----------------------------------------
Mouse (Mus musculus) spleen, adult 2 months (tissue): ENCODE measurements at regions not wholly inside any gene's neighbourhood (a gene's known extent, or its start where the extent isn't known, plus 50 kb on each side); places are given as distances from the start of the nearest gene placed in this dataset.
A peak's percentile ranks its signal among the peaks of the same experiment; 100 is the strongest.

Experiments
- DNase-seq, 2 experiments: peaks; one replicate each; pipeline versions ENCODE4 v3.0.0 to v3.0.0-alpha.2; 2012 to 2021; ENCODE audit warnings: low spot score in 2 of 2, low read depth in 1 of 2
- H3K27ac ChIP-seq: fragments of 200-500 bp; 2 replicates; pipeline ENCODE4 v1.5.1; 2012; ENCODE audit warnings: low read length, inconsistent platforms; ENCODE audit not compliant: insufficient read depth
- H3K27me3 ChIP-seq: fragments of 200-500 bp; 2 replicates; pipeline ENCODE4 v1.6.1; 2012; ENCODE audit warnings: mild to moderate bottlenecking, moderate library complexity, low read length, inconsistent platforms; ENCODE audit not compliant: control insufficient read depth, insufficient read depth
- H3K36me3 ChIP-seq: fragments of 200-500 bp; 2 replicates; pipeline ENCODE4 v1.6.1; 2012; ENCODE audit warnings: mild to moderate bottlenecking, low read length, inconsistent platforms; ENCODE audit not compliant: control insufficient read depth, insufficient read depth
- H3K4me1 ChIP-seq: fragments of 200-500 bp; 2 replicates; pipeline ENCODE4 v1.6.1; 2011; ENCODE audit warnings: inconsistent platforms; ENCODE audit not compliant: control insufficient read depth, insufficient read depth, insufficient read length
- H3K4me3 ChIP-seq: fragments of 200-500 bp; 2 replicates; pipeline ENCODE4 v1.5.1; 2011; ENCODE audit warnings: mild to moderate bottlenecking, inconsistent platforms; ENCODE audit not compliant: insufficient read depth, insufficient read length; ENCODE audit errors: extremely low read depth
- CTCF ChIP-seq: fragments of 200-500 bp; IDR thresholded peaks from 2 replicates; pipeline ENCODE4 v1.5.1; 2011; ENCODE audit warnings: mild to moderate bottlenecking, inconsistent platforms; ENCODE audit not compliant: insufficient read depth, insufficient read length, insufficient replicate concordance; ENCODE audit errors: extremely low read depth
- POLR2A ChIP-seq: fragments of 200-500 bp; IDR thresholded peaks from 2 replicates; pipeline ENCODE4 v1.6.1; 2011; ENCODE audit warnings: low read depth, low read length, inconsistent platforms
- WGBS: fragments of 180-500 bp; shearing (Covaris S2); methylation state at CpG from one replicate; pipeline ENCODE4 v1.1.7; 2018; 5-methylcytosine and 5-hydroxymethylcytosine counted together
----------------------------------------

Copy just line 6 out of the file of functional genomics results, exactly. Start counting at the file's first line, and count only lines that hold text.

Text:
- H3K27me3 ChIP-seq: fragments of 200-500 bp; 2 replicates; pipeline ENCODE4 v1.6.1; 2012; ENCODE audit warnings: mild to moderate bottlenecking, moderate library complexity, low read length, inconsistent platforms; ENCODE audit not compliant: control insufficient read depth, insufficient read depth